Re: Using Silence in Meetings LO2877

Dr. Ivan Blanco (BLANCO@BU4090.BARRY.EDU)
Mon, 18 Sep 1995 17:43:15 -0400 (EDT)

Replying to LO2737 --

> Date: Mon, 11 Sep 1995 11:53:29 -0400
> From:

<<< some stuff deleted here >>>
> The Quakers also share you uneasiness with fixed agendas and formal
> meetings. They have always begun their meetings in silence! And the
> silence is not broken until one feels "moved" to speak. The greatest sins
> are to speak when not moved and not to speak when moved. You can imagine
> the "pressure of silence", yet in the past, meetings often went for
> several hours without anyone speaking!
<<< some other deletions here >>>

The outlines and written agendas for meetings can be frustrating because
they normally contain what "one person" wants to get as an output for that
particular group. I always try to identify that from the material I
receive before meetings!

I use silence once in a while in my classes. The reaction might br for a
student to come up with a silly question about an assignment, just to
break the silence. In most instances a student will initiate the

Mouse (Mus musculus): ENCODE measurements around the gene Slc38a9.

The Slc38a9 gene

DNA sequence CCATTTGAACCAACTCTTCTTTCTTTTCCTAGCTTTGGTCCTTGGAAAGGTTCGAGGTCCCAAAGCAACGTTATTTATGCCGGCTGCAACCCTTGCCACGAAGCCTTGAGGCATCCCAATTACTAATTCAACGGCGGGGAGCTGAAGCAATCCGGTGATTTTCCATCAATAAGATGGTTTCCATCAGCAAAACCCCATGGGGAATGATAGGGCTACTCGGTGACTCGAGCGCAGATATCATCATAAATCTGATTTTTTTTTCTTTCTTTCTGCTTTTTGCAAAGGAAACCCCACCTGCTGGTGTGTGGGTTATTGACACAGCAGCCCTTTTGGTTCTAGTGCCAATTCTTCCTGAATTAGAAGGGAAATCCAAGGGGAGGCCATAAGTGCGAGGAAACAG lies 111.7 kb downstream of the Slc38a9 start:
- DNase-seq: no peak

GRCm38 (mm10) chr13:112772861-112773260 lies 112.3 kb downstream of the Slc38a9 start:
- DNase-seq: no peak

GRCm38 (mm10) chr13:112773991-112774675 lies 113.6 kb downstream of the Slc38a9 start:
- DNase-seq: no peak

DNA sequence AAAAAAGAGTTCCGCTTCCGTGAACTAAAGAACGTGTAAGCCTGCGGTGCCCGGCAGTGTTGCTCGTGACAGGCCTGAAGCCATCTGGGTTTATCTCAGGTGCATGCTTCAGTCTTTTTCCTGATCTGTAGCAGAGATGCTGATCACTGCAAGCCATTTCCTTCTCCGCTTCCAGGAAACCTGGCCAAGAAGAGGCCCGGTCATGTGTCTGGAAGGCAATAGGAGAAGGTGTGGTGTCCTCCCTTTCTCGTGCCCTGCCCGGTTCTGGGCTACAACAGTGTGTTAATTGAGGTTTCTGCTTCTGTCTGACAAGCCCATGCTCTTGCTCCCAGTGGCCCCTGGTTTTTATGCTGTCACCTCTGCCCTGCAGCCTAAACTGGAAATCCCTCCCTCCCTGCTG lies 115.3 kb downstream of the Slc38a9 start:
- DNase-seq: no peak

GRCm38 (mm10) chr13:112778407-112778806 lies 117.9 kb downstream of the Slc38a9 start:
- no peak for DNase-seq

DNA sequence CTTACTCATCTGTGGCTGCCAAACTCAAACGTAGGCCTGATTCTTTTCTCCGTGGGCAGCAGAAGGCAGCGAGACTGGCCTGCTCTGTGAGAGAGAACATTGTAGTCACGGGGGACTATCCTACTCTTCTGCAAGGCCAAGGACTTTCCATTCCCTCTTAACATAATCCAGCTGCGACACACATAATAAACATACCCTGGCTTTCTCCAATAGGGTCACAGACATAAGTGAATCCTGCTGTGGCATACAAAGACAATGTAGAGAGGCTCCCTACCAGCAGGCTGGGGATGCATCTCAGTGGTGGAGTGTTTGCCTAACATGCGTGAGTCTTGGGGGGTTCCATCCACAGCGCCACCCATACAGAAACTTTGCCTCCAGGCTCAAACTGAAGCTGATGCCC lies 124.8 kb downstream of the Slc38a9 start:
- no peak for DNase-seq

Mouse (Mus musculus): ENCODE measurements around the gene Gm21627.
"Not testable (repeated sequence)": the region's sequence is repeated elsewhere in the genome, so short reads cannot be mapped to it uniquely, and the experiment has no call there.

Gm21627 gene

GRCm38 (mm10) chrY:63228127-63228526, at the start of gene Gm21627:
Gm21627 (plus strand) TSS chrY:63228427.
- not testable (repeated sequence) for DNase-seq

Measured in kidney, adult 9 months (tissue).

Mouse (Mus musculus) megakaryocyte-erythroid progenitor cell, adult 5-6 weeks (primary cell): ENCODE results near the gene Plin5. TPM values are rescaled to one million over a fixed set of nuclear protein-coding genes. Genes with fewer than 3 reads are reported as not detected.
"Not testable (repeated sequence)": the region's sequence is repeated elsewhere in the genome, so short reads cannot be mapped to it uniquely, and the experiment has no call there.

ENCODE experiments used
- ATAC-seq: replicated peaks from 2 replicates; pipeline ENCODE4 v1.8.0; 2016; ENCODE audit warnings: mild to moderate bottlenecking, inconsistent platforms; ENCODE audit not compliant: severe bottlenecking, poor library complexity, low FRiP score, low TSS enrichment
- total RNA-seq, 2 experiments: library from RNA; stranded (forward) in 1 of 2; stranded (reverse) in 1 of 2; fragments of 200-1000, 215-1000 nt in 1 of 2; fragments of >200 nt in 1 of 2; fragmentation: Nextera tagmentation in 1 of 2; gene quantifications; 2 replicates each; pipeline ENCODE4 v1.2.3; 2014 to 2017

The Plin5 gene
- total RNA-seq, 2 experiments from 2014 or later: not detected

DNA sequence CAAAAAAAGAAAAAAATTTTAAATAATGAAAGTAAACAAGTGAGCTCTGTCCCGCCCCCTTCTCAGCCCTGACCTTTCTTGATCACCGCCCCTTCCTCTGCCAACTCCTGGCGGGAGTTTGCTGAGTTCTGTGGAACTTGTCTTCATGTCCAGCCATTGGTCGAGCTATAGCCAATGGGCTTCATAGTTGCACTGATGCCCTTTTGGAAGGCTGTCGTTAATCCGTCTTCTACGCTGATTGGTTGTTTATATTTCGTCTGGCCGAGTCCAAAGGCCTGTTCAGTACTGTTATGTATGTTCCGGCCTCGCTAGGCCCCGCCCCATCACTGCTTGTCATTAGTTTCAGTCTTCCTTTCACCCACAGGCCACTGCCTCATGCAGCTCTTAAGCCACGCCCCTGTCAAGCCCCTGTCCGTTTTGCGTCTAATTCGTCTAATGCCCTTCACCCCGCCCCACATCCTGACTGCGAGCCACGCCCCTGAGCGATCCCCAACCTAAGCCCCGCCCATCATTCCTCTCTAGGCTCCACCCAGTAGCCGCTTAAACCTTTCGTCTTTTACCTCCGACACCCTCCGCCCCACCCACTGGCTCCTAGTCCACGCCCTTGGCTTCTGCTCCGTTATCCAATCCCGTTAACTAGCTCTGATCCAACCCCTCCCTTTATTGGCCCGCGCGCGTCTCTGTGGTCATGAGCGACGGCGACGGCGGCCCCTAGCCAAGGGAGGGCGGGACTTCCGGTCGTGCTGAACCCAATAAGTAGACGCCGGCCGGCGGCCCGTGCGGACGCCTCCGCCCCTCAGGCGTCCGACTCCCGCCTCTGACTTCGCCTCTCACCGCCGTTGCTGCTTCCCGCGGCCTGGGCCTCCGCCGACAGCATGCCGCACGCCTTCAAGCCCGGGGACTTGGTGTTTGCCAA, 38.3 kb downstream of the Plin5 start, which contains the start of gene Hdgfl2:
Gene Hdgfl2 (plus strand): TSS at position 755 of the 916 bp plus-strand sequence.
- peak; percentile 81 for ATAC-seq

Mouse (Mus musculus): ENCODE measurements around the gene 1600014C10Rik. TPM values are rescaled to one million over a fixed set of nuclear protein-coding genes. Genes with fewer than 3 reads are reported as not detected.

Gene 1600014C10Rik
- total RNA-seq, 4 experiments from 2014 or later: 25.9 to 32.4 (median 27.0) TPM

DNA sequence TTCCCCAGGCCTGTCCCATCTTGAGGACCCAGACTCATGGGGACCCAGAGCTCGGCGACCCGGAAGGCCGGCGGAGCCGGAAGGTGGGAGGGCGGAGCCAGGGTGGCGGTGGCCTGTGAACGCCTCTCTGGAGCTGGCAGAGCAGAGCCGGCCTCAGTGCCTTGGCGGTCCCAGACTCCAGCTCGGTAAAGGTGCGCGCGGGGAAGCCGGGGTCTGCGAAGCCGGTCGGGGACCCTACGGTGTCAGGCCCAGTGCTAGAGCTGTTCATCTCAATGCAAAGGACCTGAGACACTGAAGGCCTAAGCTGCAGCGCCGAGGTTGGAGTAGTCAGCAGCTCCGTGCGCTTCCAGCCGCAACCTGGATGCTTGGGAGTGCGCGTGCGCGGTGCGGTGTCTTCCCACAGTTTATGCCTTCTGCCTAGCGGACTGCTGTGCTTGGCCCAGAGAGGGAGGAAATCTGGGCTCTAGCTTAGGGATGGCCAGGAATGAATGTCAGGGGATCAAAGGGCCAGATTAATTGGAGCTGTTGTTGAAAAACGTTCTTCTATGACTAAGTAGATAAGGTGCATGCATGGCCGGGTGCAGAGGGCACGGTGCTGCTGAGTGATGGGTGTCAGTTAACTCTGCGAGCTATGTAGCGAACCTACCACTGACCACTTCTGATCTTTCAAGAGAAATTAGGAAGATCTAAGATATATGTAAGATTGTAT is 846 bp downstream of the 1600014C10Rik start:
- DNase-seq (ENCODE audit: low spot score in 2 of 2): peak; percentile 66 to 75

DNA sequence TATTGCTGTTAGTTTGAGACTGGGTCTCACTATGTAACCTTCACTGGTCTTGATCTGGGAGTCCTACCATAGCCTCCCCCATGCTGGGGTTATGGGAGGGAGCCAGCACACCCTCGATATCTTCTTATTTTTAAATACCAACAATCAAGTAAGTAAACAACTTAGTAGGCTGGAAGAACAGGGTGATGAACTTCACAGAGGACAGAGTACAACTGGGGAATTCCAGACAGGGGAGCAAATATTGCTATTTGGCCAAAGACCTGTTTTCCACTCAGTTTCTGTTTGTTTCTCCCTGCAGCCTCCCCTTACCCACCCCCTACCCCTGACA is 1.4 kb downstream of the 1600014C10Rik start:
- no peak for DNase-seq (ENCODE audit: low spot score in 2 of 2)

conversation of the day by narrating an outside event to part of the class
material. I think that it works well to get people to start thinking
about the topics of discussion.


  R. IVAN BLANCO, Ph.D.                        Voice 305 899-3515
  Assoc. Prof. & Director                      Fax   305 892-6412
  International Business Programs
  Andreas School of Business    _________E-Mail Addresses________
  Barry University              Bitnet: Blanco%bu4090@Barryu
  Miami Shores, FL 33161-6695   Internet:
               <<<<< ---------------- >>>>>
     "Las naciones marchan hacia el termino de su grandeza, con
  el mismo paso que camina su educacion." "The nations march      
  toward their greatness at the same pace as their educational    
  systems evolve." Simon Bolivar